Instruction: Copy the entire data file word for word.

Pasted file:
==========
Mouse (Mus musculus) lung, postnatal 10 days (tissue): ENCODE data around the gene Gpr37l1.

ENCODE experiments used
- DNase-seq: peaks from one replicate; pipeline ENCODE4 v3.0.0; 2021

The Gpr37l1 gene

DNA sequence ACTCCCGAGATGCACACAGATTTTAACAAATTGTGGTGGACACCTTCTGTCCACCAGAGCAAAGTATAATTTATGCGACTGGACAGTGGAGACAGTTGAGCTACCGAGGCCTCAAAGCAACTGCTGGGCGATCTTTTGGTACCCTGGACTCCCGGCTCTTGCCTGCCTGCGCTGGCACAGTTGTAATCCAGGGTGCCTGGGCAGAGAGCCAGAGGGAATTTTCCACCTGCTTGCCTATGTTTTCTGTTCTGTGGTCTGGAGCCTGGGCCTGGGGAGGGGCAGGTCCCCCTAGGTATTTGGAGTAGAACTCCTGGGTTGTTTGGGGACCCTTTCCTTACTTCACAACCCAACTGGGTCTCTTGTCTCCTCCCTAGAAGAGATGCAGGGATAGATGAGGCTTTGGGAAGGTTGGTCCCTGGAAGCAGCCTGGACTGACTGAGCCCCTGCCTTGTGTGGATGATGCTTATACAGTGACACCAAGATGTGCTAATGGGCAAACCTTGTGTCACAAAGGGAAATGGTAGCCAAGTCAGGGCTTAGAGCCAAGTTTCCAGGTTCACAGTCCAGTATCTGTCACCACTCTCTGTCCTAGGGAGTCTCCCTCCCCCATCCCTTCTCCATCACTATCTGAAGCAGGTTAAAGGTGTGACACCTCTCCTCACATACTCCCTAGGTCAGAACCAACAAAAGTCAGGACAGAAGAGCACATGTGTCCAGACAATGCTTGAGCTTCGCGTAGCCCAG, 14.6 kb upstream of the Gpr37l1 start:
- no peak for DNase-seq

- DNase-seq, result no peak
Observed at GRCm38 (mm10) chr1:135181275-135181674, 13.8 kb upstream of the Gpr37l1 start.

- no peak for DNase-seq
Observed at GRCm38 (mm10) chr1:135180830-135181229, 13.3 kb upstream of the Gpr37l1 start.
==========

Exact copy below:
Mouse (Mus musculus) lung, postnatal 10 days (tissue): ENCODE data around the gene Gpr37l1.

ENCODE experiments used
- DNase-seq: peaks from one replicate; pipeline ENCODE4 v3.0.0; 2021

The Gpr37l1 gene

DNA sequence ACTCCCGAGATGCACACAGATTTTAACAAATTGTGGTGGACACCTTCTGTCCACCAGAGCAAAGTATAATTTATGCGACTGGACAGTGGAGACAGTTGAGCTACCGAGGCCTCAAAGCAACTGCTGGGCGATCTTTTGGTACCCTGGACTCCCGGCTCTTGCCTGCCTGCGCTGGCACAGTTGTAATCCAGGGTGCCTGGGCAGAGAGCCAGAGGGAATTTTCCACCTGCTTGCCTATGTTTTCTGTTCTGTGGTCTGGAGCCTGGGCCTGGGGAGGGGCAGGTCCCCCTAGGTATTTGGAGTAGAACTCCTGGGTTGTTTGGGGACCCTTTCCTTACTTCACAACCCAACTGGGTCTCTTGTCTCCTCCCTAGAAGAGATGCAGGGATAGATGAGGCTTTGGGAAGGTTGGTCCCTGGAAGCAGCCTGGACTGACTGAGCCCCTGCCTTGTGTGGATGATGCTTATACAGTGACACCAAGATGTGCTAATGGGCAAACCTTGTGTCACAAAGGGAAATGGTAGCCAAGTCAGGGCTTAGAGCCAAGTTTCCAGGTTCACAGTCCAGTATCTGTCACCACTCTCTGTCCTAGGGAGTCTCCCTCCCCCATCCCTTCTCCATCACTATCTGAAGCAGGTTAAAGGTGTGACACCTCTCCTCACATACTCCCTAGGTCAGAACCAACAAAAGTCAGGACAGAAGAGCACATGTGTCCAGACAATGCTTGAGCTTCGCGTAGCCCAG, 14.6 kb upstream of the Gpr37l1 start:
- no peak for DNase-seq

- DNase-seq, result no peak
Observed at GRCm38 (mm10) chr1:135181275-135181674, 13.8 kb upstream of the Gpr37l1 start.

- no peak for DNase-seq
Observed at GRCm38 (mm10) chr1:135180830-135181229, 13.3 kb upstream of the Gpr37l1 start.